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Three centuries before Desiring God there was The Pleasantness of a Religious Life. Clearly the former has a better title, but Matthew Henry’s book is in some ways better than John Piper’s. While it is much shorter, it is tougher reading in that venerable Puritan style that is so different from our dumbed down prose. The sentences are longer and more complex. For those who stumble over such things this book is a worthy investment of time and energy.

J.I. Packer wrote a brief introduction to the book, in part, to explain the change in meaning of “pleasantness” over the centuries since Matthew Henry wrote this book. It had a much deeper, richer and more significant meaning that we typically give it today. We think of a pleasant day as one with nice weather, few distractions, some good conversation. They saw far more joy involved. We’d say a great day or an awesome day. The meaning of pleasant has weakened over the centuries. And of course there is the problem of “religious” in our day and age. It seems quite the dull prospect this book, but Packer wants to set us straight.

“Henry’s aim is to make us see that real Christianity is a journey into joy, always moving us from one joy to another and that this is one of many good and strong reasons for being excited and wholehearted in our discipleship.” J.I. Packer

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I was pondering counseling yesterday.  It was a nice, quiet morning at the house.  I was considering why I was foolish enough to not pursue a license after getting my Master of Arts in Counseling.  I was single at the time, and it would have been easy to spend my day off seeing clients.  Such a license could possibly provide additional income while I am between church positions.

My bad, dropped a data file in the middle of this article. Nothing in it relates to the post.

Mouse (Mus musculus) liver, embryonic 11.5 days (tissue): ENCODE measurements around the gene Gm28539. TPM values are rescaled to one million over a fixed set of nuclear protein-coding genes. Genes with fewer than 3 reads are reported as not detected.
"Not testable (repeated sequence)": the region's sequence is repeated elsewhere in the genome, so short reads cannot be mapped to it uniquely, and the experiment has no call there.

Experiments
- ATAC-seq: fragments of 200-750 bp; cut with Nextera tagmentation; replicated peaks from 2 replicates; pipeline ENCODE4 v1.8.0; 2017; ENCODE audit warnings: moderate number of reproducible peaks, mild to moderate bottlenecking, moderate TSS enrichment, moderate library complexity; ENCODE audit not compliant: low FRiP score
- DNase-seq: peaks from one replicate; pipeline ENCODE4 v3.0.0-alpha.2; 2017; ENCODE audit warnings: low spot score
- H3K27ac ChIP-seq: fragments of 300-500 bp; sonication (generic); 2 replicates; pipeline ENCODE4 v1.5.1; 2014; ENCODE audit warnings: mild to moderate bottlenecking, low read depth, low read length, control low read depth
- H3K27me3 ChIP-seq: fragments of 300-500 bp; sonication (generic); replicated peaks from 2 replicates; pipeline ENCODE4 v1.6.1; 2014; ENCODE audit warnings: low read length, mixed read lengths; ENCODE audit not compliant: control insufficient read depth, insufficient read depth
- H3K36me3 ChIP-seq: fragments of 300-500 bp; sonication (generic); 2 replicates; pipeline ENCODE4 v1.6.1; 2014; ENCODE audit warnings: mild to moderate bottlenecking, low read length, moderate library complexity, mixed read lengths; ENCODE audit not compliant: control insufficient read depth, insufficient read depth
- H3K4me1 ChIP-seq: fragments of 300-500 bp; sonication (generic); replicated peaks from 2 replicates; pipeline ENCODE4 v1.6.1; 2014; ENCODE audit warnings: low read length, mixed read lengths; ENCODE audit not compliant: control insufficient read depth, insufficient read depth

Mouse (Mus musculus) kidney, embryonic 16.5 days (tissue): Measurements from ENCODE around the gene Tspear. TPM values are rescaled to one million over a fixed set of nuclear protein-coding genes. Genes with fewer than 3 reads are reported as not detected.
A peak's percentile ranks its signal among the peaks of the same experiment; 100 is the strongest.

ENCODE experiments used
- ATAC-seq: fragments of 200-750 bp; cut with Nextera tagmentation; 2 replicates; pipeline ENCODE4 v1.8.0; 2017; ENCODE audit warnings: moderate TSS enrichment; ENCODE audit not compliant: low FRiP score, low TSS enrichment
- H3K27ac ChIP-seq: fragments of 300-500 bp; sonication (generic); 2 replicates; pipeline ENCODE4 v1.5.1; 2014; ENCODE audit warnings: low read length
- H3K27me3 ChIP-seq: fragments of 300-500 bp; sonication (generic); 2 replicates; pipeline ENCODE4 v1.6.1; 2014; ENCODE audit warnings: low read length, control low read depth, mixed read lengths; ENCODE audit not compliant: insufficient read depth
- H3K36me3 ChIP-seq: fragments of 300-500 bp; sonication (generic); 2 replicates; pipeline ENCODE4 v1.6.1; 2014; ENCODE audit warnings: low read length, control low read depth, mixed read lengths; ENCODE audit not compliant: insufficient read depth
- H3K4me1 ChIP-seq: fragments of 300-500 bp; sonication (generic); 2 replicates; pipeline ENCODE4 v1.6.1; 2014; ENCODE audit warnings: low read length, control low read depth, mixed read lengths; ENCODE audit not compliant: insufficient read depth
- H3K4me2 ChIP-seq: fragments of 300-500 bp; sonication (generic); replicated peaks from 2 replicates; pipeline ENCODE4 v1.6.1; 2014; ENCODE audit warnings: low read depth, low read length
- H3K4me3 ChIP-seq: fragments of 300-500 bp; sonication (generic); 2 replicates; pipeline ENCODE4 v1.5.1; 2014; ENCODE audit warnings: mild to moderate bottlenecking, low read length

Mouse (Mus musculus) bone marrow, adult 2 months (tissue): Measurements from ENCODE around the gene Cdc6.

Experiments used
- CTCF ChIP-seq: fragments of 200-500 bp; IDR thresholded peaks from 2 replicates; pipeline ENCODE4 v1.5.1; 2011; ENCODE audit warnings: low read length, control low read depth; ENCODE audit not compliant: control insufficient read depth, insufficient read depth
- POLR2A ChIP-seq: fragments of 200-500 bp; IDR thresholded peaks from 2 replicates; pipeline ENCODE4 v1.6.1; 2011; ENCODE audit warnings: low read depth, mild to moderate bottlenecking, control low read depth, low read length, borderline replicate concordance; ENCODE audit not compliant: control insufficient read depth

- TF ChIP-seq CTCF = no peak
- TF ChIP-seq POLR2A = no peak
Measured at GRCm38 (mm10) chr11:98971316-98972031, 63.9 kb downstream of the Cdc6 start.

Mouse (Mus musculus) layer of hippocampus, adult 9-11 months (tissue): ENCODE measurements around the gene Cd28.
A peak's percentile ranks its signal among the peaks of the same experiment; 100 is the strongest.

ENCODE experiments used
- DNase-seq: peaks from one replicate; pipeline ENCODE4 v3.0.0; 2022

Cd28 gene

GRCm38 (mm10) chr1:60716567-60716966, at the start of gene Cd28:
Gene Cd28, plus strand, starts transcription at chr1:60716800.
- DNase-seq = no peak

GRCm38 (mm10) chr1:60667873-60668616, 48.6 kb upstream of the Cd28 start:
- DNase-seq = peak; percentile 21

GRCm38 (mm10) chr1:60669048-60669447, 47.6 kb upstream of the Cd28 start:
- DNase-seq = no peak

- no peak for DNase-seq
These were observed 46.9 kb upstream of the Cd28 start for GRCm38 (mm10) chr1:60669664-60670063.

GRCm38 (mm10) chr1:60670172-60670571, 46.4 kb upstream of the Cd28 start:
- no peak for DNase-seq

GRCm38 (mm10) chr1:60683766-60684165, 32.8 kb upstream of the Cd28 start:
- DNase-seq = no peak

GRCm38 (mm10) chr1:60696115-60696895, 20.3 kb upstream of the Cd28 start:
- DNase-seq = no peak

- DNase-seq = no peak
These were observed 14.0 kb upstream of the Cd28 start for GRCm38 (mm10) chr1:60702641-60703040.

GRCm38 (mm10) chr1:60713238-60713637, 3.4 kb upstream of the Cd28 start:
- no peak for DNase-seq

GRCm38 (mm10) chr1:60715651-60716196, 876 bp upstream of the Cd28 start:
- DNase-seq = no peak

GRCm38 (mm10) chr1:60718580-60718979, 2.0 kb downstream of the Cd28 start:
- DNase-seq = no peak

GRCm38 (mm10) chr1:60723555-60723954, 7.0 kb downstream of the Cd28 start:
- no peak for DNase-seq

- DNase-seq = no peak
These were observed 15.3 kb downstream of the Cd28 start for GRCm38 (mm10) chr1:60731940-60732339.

But then I remembered that counseling is for those with extra cash, and lots of people don’t have extra cash these days.  So, perhaps my little counseling practice wouldn’t really help.  This got me on a different train of thought.

I had a phone interview this week.  We were discussing my experience with leading small groups.  One thing I learned during my counseling coursework was about processing thoughts and feelings.  Some people who “talk too much” in a small group process thoughts externally.  They are not necessarily sinfully trying to dominate the discussion or show off (though that is a possibility).  They might have to “think out loud.”  Similarly, those who process information internally, tend not to talk in a small group.  It is painful when you’re leading a group of people who process internally.

Those who process ideas externally tend to process emotions internally.  Likewise, those who process ideas internally tend to process emotions externally.  I think out loud, which can drive some people nuts.  I have a need to talk through what I’m studying.  This is on reason I blog- not many people here in Winter Haven enjoy talking about the books I’m reading.  But I need to be alone to process my emotions.  After a disagreement, I often need to be alone to figure out what I’m feeling and why.  Drives CavWife nuts.

This connects, trust me.

Those most likely to seek counseling are those who process emotions externally.  Most counselors will look for affect- emotion- and most people go to a counselor to work through emotions they have not been able to process.  They have tried, but their friends were unable to walk them through the process.

Of course, there are cognitive-behavioral therapists.  They will attract those who process thoughts externally. The counselors will probably be uncomfortable with lots of emotion, preferring to help people process thoughts & actions.

This makes so much sense now: counselors choosing a theory or style based on how they process information & emotions and counselees choosing a therapist, in part, based on the same principle.

Why wasn’t I told this?  Am I the only one silly enough to think about this?  Perhaps I just have way too much time on my hands. 

This also explains why I’ve felt like such a lousy counselee.  I’m thinking I should be processing my emotions with the counselor when I actually process my thoughts.  I thought I had to be someone I was not in order to make the counselor’s job easier.  How’s that for neurotic?

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